3 out of 4 stars
Share This Review
Directions to the Dumpster is an autobiographical account of 10 turbulent years in the life of author Edward Campagnola. It is a period that sees him go from being happily married and living in a blended family, to being homeless, separated from his children, and living on the streets of Sonoma County, California. In the telling of his story, the author shines a light on what it’s like to be homeless, and why it is that people find themselves in such a desperate situation.
The story opens in Sonoma County. Eddie, or Fast Eddie as he’s known, is living on the street and sleeping next to a dumpster. He earns a few dollars carrying a sign for a mattress store. The store provides Eddie with a refuge from the dangers out on the street. As Eddie puts it, “This is the Wild West and anything goes.” (Page 10) He is constantly at risk of being attacked or having his few possessions stolen. He deals with the stress of this by self-medicating with drugs. The bulk of the book describes how Eddie got to this point. It is a tale of tragedy, tempestuous relationships, bad luck, and bad decisions. It is Eddie’s view that often it is a lack of love and support from family members that provide an individual with the “directions to the dumpster.” (page 12) The same lack of support means that there’s often no easy way back from the dumpster once you’re there. One turns the pages of this book wondering if Eddie will get enough support to find his way home.
I liked that Eddie is honest with his story. He doesn’t try to sugar-coat the events that have brought him low. While he argues that he is more a victim of circumstances than the author of his own misfortune, he puts the details down on the page and allows readers to form their own judgment. I also liked that the book has just a tincture of the American road novel genre; aside from one actual road trip the author takes with his son, he drives across the country between New Jersey and California on more than one occasion. Finally, I enjoyed the author’s musical references. In times of crisis, Eddie turns to music for support, quoting song lyrics at some length; U2, Van Morrison, and John Lennon all get a mention. If the book ever gets made into a movie, the soundtrack has already been chosen by the author!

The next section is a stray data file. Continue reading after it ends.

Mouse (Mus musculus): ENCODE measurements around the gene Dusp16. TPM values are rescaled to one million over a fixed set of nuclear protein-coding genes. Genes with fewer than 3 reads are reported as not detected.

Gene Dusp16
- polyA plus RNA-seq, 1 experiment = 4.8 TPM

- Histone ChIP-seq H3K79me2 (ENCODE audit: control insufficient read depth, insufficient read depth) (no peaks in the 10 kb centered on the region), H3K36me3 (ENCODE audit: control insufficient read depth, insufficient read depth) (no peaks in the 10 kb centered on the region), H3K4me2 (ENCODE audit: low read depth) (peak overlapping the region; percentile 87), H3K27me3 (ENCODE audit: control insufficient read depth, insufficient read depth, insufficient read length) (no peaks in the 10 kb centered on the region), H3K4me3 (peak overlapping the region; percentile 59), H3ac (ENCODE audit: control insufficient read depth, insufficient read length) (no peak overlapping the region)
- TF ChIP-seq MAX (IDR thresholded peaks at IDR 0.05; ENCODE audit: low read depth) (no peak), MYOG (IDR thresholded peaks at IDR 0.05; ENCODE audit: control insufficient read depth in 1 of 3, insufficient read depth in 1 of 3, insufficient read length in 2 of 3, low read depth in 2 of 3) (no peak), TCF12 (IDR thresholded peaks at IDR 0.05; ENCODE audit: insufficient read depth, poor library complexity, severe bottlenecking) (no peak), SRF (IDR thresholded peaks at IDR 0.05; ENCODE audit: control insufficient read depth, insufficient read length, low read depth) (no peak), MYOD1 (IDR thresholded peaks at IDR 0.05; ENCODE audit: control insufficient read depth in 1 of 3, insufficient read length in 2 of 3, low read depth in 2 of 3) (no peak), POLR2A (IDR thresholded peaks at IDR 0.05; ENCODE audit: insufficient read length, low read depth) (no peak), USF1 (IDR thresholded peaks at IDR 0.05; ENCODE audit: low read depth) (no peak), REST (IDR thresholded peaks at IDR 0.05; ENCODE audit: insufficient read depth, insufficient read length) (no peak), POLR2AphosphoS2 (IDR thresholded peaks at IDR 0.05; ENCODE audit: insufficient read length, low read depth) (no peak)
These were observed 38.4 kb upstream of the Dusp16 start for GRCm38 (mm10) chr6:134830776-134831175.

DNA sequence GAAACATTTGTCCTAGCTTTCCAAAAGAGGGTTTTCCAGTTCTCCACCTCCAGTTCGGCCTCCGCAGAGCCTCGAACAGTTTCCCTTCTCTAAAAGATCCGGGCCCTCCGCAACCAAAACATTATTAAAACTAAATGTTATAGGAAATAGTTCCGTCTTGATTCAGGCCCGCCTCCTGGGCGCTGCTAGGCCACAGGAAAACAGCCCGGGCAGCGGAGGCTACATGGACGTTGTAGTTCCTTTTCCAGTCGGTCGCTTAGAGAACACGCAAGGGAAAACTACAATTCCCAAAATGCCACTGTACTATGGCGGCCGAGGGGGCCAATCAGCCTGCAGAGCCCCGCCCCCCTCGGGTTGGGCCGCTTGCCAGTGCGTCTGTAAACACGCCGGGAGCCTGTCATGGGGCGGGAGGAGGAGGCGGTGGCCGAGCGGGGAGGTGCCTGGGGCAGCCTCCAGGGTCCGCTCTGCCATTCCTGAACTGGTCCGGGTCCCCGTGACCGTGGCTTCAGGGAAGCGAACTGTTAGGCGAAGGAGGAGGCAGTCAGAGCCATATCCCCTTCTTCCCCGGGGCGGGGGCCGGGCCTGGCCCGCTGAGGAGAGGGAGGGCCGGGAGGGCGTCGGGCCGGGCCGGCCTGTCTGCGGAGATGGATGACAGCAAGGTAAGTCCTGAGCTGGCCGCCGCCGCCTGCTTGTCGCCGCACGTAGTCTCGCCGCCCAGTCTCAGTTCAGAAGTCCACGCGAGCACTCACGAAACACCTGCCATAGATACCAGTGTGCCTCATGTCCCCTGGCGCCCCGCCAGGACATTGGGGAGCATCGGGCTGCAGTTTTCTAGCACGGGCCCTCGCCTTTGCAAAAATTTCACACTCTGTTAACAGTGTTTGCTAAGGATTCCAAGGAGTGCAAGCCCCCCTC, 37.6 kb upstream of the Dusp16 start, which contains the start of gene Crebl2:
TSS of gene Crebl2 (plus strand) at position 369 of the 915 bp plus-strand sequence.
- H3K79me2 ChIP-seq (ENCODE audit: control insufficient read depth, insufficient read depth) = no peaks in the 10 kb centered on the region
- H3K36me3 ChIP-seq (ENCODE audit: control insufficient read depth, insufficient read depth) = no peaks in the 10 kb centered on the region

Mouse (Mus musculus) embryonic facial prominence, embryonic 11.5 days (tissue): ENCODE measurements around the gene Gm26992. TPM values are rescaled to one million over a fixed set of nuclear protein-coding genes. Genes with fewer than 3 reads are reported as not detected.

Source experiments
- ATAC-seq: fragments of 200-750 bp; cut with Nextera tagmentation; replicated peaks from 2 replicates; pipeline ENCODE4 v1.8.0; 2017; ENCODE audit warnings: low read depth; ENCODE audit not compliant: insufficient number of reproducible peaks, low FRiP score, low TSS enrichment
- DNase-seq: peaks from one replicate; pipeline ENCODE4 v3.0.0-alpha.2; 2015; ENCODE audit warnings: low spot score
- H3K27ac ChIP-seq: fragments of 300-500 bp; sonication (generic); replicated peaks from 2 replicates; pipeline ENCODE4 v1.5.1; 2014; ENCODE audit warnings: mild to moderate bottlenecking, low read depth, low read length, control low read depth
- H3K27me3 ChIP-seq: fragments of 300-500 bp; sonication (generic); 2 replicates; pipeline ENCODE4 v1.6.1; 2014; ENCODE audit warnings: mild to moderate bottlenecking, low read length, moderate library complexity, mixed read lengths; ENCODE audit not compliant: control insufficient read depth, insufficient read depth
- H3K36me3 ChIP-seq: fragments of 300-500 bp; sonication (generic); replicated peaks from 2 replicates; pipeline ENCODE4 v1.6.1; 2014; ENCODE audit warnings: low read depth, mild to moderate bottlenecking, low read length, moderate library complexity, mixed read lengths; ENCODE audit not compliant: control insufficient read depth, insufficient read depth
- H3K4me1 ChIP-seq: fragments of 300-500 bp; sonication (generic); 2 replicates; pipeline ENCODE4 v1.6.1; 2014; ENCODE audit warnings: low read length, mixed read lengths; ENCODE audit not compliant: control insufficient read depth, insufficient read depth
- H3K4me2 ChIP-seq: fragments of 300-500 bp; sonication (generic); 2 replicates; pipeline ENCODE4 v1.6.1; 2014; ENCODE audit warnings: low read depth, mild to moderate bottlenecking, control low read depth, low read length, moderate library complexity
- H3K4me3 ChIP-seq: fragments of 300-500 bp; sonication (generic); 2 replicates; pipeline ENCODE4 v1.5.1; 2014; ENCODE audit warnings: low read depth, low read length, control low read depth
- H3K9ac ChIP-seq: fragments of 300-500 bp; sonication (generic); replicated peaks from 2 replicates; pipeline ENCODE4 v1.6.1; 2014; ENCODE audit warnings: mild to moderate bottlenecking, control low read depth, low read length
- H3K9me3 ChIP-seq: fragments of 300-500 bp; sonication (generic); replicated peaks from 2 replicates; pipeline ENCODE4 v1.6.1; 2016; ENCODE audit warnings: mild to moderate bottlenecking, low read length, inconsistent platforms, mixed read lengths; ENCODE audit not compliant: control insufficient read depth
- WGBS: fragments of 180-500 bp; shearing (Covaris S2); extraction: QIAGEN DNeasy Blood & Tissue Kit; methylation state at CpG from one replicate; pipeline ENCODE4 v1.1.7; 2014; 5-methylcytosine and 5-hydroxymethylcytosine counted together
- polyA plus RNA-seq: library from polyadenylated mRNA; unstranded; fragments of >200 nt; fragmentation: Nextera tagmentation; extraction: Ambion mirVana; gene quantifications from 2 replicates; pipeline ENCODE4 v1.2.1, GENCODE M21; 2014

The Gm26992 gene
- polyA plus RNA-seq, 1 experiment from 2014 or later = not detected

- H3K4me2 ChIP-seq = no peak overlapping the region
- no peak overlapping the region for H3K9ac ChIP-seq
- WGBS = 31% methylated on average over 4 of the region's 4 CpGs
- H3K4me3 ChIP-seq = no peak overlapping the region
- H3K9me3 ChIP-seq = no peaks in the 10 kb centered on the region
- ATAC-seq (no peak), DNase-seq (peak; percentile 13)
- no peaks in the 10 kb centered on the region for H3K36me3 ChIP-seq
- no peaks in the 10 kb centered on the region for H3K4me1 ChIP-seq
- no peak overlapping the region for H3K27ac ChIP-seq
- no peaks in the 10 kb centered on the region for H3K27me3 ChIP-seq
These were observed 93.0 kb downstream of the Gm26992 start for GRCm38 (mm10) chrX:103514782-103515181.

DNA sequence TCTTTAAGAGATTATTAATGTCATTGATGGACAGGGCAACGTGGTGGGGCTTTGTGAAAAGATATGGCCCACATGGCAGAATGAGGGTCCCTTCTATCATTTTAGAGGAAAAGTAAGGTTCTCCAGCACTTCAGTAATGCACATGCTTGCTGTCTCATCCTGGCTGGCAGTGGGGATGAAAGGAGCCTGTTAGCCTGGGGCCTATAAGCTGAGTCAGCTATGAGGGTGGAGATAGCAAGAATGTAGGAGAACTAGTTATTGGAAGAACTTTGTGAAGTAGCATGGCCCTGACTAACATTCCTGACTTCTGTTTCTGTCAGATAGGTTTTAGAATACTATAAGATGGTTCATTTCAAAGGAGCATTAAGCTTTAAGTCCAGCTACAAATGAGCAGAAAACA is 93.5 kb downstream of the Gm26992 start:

Eddie tells us in the book that he wrote the manuscript in a public library. It is a laudable achievement that someone living on the street, without the usual resources available to an author, was able to produce a book that tells such an interesting story. Given this situation, however, it is unsurprising that the book has not been professionally edited. The one aspect of it that I didn’t like is the high number of grammatical, spelling, and typographical errors that mar what is an otherwise excellent book.
I’m giving this book 3 out of 4 stars, deducting one star on account of the many errors. The book is written for adults, as it contains some salty language along with some quite explicit descriptions of sexual activity. I recommend it to readers who aren’t put off by that kind of writing and who enjoy uncompromising, real-life stories.
Directions to the Dumpster
View: on Bookshelves